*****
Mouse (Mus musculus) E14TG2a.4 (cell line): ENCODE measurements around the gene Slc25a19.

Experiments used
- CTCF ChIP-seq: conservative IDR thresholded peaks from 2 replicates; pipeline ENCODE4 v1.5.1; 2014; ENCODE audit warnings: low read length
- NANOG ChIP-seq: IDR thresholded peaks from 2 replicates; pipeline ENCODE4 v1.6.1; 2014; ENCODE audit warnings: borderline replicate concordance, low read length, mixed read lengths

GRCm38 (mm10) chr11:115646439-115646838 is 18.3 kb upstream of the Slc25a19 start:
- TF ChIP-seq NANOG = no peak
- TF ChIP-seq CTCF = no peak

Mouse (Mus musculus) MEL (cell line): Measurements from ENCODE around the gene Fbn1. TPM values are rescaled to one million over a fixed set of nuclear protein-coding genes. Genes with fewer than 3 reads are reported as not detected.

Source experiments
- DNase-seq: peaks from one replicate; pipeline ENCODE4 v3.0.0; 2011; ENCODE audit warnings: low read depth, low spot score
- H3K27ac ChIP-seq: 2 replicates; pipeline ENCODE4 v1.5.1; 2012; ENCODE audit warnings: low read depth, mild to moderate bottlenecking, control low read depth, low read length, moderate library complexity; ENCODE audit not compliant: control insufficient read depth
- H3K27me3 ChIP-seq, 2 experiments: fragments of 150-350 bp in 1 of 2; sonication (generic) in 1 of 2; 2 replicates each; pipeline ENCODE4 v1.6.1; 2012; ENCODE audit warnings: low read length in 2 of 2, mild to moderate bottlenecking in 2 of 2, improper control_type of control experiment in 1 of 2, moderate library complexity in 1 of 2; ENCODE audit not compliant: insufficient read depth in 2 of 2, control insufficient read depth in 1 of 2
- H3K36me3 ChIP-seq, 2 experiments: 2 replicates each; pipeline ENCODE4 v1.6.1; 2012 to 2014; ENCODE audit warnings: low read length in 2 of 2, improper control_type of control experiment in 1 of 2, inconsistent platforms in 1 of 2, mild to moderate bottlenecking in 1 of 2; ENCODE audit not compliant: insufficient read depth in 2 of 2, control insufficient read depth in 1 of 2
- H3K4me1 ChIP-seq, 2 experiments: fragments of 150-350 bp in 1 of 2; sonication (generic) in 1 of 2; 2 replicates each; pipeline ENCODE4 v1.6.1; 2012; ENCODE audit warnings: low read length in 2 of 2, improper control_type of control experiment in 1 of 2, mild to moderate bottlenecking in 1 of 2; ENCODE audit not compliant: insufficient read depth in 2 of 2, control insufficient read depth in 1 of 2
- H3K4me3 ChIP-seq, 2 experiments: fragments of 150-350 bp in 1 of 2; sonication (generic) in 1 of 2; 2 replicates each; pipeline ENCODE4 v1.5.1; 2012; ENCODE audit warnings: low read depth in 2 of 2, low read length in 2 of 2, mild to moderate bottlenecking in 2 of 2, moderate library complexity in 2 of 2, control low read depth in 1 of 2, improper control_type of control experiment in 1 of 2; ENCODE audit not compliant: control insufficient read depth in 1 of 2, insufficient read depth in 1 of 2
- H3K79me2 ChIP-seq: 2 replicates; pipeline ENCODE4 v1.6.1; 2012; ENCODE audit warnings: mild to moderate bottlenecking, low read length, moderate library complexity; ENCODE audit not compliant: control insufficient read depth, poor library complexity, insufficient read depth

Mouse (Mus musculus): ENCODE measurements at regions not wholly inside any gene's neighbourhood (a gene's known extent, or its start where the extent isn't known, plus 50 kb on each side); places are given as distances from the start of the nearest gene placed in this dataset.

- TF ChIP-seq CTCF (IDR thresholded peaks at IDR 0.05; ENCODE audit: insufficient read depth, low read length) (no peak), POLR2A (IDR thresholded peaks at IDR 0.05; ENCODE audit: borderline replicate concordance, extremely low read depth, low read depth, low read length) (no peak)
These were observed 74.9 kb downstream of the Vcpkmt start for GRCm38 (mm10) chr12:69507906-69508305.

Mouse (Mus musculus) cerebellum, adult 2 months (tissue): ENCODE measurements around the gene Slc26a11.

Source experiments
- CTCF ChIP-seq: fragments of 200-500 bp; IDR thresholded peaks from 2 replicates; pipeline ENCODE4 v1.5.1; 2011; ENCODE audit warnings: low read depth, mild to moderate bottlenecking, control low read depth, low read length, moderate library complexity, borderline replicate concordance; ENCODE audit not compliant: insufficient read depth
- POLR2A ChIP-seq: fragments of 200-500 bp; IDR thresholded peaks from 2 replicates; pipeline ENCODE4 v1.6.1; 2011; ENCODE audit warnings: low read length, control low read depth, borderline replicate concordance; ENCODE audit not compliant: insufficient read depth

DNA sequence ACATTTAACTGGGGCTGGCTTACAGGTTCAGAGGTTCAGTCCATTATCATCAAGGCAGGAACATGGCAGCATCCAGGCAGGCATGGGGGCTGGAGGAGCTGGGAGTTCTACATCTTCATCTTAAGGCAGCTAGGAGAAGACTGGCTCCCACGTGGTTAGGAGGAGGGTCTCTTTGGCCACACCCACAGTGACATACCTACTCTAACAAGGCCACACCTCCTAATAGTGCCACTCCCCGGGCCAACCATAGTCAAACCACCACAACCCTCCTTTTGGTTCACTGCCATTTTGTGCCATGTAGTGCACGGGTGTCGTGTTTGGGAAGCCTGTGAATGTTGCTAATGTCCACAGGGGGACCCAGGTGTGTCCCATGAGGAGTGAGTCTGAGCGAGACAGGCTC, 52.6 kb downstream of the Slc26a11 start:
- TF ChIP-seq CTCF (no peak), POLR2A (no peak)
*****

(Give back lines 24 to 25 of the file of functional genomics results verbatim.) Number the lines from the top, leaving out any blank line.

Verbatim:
DNA sequence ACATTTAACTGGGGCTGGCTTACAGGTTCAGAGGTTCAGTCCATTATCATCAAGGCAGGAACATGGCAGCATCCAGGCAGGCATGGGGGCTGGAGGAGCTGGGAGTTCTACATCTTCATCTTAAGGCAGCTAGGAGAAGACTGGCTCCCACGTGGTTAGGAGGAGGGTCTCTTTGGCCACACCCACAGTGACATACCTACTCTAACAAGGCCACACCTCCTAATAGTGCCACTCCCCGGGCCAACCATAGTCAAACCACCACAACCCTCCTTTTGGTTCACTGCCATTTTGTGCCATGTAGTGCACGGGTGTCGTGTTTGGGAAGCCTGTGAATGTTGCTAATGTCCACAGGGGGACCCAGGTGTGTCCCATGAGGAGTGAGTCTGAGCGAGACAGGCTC, 52.6 kb downstream of the Slc26a11 start:
- TF ChIP-seq CTCF (no peak), POLR2A (no peak)